OK Colorado, time to vote for our hometown boy (by May 10!) who is a state finalist in the national Doodle 4 Google competition.
Jimmy Ferguson, 14, a seventh-grader at Bayfield Middle School located near the Four Corners in southwestern Colorado, submitted a doodle he would like to see as the banner of the ubiquitous Google homepage – you know, the page viewed by millions every day.
Of 114,000 entries from across the U.S., 50 finalists were selected. Now, he and his family get a trip to New York City for a final event on May 17. And, his groovy doodle will be displayed at the New York Public Library.
For a kid who has only visited the metropolis of Denver four times – and who has never stepped foot in the Big Apple – what a trip it will be. He might even get a Wacom digital design tablet.
So, how did a young man from a small Colorado town win so big and become the pride of Bayfield?
How a mom nudged her artsy son
Well, he’s always been into art. And he likes computer gaming, too. But this is where the role of a parent comes in. His mom, Lynn, wanted to push her son more in art – beyond the experiences he would get in his school’s art class. She told him he had to enter some competitions this year. But she knew he might not listen to her if she encouraged him to enter Doodle 4 Google. (We parents are so sneaky, sometimes, aren’t we?). So, she talked to his art teacher, who gave him the hard sell.
Jimmy took the bait and drew a picture under the theme, “If I could travel in time I’d visit…” Jimmy picked “the future.”
He learned Wednesday he won. And so did his entire school with a balloon-filled, Google-T-shirted all-school assembly.
His idea came from his fascination with futuristic technology.
“I really like drawing robot stuff,” Jimmy said.
It should not surprise you that his mom might even be more excited about this news than her son.
“I was over the moon about this,” mom said. “I was just happy he did it.”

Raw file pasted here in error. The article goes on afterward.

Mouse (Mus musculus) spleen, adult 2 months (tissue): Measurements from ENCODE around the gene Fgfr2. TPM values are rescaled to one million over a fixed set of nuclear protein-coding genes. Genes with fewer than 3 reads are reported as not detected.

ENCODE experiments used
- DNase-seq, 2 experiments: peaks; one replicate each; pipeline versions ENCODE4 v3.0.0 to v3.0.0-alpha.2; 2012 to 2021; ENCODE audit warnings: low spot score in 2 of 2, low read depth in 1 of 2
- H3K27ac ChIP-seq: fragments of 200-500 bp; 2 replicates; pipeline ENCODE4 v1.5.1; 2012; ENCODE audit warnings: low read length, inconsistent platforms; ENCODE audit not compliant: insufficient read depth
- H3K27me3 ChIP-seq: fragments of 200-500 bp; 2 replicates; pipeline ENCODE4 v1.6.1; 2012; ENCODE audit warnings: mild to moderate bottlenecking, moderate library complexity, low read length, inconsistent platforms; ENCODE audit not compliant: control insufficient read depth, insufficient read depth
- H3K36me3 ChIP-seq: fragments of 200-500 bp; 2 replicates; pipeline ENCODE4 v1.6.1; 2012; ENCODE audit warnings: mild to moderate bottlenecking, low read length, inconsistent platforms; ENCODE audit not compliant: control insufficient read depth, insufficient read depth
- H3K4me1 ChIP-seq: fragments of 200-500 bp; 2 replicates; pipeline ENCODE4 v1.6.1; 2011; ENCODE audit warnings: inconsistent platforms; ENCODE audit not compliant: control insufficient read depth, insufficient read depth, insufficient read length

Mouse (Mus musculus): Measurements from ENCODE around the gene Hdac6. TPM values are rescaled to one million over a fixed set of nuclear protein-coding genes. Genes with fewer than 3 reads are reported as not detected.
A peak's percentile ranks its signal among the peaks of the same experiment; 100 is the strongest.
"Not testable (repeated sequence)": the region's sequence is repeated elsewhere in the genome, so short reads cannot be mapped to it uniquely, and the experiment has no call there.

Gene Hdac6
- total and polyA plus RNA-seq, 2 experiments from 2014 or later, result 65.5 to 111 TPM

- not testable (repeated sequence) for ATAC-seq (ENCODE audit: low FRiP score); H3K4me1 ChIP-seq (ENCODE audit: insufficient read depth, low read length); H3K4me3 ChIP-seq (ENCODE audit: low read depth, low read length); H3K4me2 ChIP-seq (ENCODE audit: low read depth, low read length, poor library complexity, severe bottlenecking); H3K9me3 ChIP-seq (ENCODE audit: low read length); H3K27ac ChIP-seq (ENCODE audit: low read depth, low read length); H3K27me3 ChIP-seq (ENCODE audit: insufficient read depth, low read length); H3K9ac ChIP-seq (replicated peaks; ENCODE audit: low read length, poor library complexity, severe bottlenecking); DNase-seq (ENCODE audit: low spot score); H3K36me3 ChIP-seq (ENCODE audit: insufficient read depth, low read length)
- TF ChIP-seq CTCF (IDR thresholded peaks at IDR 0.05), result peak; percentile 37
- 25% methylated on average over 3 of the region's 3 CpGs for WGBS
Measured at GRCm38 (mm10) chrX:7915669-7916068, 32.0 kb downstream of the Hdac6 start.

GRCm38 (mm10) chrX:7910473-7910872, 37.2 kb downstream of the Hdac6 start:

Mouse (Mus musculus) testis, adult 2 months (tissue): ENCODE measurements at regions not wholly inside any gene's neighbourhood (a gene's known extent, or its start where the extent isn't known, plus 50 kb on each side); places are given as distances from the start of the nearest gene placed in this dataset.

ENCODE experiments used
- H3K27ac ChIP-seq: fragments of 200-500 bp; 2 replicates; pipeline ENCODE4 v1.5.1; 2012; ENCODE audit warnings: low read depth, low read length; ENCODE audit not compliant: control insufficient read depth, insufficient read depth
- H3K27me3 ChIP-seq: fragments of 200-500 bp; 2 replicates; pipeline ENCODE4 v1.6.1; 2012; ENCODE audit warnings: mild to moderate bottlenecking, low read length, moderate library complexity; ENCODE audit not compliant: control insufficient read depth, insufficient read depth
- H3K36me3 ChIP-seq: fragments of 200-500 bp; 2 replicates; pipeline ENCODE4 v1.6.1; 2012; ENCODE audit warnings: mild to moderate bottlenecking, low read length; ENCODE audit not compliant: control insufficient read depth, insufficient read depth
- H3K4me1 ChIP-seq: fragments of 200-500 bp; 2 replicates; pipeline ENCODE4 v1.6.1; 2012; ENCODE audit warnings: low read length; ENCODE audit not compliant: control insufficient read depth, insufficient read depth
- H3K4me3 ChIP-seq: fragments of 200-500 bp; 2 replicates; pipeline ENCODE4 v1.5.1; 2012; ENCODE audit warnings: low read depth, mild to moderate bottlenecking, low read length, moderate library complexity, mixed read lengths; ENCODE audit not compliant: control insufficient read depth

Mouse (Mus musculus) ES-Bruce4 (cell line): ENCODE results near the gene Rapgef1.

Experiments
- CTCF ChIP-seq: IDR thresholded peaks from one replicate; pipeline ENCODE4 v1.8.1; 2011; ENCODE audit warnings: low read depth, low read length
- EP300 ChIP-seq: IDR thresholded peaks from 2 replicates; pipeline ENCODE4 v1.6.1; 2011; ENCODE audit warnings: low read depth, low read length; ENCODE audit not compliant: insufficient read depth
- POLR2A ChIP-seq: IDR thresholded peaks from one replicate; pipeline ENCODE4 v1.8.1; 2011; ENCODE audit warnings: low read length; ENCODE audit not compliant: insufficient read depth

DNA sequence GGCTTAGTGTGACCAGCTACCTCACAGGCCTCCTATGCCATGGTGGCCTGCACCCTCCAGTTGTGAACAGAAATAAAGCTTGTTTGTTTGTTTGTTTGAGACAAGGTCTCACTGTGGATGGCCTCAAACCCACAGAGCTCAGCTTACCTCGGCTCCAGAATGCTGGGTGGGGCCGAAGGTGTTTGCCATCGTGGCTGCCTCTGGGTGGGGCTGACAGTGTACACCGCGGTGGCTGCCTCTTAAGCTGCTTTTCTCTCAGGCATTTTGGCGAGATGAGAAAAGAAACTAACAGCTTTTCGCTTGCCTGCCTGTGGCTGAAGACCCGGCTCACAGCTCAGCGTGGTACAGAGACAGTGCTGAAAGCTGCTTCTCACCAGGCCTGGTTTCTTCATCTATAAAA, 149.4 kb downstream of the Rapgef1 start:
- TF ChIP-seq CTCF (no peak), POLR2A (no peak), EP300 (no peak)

So, what happens if he wins the national contest? He receives a $30,000 college scholarship and his school gets a $50,000 technology grant, his picture will appear for 24 hours on the Google homepage on May 18. Oh, and his artwork will appear on a limited edition of Crayola’s 64-crayon box.
History of Google’s eye-catching “doodles”
Google’s first “doodle” was published in 1998 when Google founders Larry and Sergey were attending the Burning Man Festival in the Nevada desert. They placed a stick figure drawing behind the second “o” in the logo to let users know they were “out of the office.” (This is what’s nice about being the founder of a company…)
Google reports that its users were surprised to see a change to the standard and simple Google logo “but enjoyed it and the playful nature of, what was then, a very young company.”
Since then there have been more than 1,000 doodles on Google’s homepages around the world celebrating characters from Big Bird to Batman. Some doodles run globally (across all the Google homepages) and others are specific to just one country. Sometimes there are even multiple ones running at the same time, so our users in France may see one while in Japan they see another.
The doodles have become more complex. Check out The Anniversary of Pinocchio’s Publication. In 2011, users got to explore 20,000 leagues under the sea with Jules Verne and create and record a tune on the Les Paul guitar. If you didn’t see these “doodles” when they were published, the Les Paul guitar is worth playing with.
Thanks to Google for cultivating creativity, the key to our collective future. And congratulations to Jimmy Ferguson.
About our First Person series:
First Person is where Chalkbeat features personal essays by educators, students, parents, and others trying to improve public education. Read our submission guidelines here.